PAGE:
It was a solid idea back in 1999. Two friends, inspired by the growing brewery scene out West, decided to start their own brewery in Virginia. Starr Hill Brewery started as a brewpub and shared space with a music hall of the same name in Charlottesville. It was the second craft brewery to open in the Commonwealth and quickly grew in popularity thanks to its proximity to the music industry and making beers available at festivals such Bonnaroo Music and Arts Festival.
Awards soon followed from both the Great American Beer Festival and the Great British Beer Festival, and by 2005, Starr Hill moved into a former food plant in the nearby town of Crozet, where it gained the distinction of being the first production craft brewery in Virginia.
In 2012, state laws changed, making it easier for breweries to operate and get their beer to the public. Starr Hill, which had enjoyed a relatively stable market, suddenly needed to rethink the way they did business, focus on strengths, and come to terms with the fact that nothing was sacred, from labels to recipes.
In 2015, brewery Founder Mark Thompson was ready to retire, and Robbie O’Cain, a banker turned graduate of the World Brewing Academy, became the new brewmaster. He, along with Josh Cromwell, the brewery’s business manager, and Duke Fox, vice president of sales, spent months working on redesigns and recipe development that would help them strongly compete in the now crowded marketplace.
Today vs. the Past
Northern Lights IPA remains the flagship of the brewery. But when it was created, those three letters—IPA—meant something different to the American beer drinker. In order for the beer to stand out, O’Cain knew that he would have to change things up. “We didn’t want the recipe change to be subtle; we wanted it to be stark,” he says.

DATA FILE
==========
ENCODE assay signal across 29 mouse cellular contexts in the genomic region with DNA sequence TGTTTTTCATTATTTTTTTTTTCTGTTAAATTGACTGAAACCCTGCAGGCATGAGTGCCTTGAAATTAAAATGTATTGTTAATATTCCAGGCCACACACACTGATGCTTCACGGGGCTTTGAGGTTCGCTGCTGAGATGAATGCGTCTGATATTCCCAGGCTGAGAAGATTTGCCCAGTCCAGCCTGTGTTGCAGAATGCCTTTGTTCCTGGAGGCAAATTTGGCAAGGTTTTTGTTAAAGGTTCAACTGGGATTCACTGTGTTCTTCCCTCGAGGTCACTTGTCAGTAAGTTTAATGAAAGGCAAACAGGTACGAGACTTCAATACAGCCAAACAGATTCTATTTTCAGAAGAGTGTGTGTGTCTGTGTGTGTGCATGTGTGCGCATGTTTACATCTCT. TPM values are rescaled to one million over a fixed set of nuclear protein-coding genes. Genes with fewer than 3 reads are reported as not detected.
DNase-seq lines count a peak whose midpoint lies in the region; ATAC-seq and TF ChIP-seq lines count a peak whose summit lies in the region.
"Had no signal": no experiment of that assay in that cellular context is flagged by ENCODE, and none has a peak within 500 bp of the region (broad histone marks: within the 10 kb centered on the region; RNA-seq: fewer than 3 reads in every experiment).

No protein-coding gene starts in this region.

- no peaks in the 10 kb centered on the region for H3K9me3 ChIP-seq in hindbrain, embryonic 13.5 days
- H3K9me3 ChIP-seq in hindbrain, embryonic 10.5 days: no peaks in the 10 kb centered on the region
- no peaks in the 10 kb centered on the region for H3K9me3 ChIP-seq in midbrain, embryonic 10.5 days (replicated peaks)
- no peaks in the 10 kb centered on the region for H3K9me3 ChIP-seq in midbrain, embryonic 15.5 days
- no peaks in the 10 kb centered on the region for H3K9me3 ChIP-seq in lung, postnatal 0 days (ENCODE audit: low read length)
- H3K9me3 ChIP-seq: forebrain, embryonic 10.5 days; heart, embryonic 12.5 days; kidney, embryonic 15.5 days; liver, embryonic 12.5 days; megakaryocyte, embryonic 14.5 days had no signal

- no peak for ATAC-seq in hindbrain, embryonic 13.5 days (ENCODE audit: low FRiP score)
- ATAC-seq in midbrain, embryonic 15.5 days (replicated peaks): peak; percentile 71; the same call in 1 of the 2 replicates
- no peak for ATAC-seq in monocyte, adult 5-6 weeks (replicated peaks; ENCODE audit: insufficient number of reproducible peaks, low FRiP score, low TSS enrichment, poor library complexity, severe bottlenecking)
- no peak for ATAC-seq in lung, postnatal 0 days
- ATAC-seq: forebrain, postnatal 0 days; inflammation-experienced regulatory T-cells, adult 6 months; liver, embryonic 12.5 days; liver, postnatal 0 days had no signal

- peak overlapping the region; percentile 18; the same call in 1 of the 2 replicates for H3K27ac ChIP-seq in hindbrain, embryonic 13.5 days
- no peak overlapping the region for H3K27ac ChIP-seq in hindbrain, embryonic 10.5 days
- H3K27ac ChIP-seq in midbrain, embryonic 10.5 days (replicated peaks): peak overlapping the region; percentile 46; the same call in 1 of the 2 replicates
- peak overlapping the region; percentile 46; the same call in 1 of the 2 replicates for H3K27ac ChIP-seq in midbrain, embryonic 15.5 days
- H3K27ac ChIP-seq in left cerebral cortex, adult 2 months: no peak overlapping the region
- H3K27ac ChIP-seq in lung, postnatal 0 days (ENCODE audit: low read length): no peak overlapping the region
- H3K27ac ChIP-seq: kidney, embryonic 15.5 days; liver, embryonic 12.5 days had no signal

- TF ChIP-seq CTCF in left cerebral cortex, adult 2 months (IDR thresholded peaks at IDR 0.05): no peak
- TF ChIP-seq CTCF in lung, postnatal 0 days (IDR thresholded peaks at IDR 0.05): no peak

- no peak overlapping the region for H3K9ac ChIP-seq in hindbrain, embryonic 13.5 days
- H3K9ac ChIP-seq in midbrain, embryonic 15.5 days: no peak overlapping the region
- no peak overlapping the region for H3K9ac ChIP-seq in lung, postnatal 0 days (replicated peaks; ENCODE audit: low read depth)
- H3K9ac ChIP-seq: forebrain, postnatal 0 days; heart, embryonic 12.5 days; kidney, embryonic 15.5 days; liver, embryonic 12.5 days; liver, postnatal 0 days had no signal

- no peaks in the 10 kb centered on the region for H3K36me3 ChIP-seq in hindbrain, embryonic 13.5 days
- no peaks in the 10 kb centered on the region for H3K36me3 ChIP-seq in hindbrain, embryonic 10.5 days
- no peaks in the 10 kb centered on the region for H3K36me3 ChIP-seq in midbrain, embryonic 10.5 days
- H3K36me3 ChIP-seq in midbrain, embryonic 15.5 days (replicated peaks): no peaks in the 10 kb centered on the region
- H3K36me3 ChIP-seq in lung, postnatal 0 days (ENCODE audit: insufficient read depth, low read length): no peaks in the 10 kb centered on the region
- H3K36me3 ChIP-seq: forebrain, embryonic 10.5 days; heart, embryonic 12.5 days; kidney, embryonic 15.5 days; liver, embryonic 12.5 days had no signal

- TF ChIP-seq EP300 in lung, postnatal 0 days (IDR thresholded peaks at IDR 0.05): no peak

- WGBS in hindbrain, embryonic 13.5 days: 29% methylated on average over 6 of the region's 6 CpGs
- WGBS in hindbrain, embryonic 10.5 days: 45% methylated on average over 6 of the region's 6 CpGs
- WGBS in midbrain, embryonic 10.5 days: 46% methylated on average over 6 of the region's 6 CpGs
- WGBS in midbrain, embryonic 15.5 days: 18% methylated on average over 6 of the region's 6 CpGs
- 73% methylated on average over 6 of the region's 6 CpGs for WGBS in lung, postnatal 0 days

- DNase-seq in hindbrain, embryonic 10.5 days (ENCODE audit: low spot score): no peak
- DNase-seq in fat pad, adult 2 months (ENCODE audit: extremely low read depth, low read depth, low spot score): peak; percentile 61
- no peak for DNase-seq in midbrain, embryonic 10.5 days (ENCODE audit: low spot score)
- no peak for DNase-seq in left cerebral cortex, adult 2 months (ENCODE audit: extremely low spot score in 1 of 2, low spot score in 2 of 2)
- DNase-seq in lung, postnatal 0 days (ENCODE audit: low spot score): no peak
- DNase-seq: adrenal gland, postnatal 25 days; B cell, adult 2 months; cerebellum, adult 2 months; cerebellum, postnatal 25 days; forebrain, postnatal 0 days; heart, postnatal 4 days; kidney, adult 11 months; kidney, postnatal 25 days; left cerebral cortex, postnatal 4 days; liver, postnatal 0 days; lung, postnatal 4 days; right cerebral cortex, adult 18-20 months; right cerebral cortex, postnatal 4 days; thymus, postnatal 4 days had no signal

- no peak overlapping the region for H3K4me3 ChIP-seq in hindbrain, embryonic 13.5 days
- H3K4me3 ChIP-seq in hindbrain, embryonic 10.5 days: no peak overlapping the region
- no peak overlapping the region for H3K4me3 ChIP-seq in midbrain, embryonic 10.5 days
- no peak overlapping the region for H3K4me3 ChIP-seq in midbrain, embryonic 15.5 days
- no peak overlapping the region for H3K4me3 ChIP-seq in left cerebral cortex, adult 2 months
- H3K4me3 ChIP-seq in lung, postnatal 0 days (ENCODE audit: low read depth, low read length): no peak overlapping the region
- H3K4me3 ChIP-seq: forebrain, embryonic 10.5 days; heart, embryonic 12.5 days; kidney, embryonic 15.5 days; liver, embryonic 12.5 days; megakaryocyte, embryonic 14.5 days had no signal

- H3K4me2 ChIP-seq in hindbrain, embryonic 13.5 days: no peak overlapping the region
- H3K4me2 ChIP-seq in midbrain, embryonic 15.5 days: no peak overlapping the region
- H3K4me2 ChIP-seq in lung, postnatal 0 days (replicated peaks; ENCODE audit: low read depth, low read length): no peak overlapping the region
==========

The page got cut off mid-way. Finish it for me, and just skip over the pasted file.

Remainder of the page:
“Beer drinkers moved away from these overly bitter IPAs to ones with huge hops aroma and flavor with only moderate bitterness.” Growth and brewery size meant access to better hops contracts, so Starr Hill simplified the malt bill on Northern Lights and brought Simcoe, Centennial, and Falconer’s Flight into the mix with the existing Columbus and Cascade hops.
The hops received both the hop-bursting and late-addition dry- hopping treatment, something that was new at the time for the brewery. Samples of the older recipe and the newer ones were sent to media and influencers for review in advance of the formal release. Side-by-side comparisons were conducted at the brewery taproom for consumers as well, so by the time the rollout was ready, the brewery was able to give a proper send off to one and to introduce the other to the general public.
At the same time some Starr Hill beers were retired, others were brought back for specialty releases, and the trio took a hard look at the home market in Virginia (accounting for 60 percent of sales) to respond to the consumer demands.
This was also the time that the brewery decided that it needed to step up its visual—on-the-shelf—game with a complete packaging overhaul. From the brewery’s long association with the music crowd, O’Cain says there was a reputation of Starr Hill being something of a “hippie” beer (thanks, in part to names such as Grateful Pale Ale or Double Platinum Omperial IPA). The redesign kept the star logo inside a circle but took out much of the fill, making it cleaner. The beer logos also got scrubbed up. Picture label art was replaced with clean and easily readable text with corresponding colors.
If you want to be a grocery-store brand, Cromwell explains, you need to make sure that consumers can see what you are selling and that they know what they are purchasing. The earlier designs didn’t help much with that. But you don’t want to destroy what you’ve already built; you want to build off of it and help consumers either change a negative or nonexistent perspective or keep loyal folks coming back for more.
“Our owner invested in capacity well ahead of our time, so it wasn’t that we just had to make beer. We had to make good beer and keep it fresh on the shelves,” says Cromwell, who worked in corporate finance for a public relations firm before joining the brewery. During the transition period, it was on him to get the business practices in order and to make sure everyone knew where costs were and should be all while making sure the beer never suffered.
It was also during this time that the brewery pulled out of some states it had entered, such as New Jersey and Florida, to focus on states closer to home. “We want to be part of the community,” Cromwell says, so they dialed into core markets to make it easier for existing customers and potential customers to have as much access to the beer as possible.
The relaunch was a “nervous time,” says O’Cain. “We didn’t know what [the consumers] were going to say. We were banking on everyone liking the newer one better, but we didn’t fully know.”